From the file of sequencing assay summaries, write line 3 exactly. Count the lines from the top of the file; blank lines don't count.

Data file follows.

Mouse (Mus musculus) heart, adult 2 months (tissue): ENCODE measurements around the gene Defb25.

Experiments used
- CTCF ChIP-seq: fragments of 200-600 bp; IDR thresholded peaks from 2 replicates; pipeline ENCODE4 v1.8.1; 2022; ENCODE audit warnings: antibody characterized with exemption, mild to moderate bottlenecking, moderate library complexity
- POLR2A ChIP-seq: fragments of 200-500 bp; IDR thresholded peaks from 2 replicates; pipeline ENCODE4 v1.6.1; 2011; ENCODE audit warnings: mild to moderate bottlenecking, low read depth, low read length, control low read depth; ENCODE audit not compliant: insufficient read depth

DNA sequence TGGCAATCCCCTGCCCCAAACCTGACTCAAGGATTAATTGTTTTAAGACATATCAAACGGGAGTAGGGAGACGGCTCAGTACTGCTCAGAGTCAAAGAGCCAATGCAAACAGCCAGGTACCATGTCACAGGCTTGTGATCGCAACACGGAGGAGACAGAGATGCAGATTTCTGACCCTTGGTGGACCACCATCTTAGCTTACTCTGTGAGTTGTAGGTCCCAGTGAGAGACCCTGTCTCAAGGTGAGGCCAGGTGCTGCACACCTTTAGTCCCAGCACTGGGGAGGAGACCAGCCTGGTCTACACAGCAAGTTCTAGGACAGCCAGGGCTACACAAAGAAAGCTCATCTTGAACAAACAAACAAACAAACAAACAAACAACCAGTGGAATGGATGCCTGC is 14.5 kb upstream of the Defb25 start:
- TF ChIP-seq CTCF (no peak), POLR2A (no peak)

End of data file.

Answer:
- CTCF ChIP-seq: fragments of 200-600 bp; IDR thresholded peaks from 2 replicates; pipeline ENCODE4 v1.8.1; 2022; ENCODE audit warnings: antibody characterized with exemption, mild to moderate bottlenecking, moderate library complexity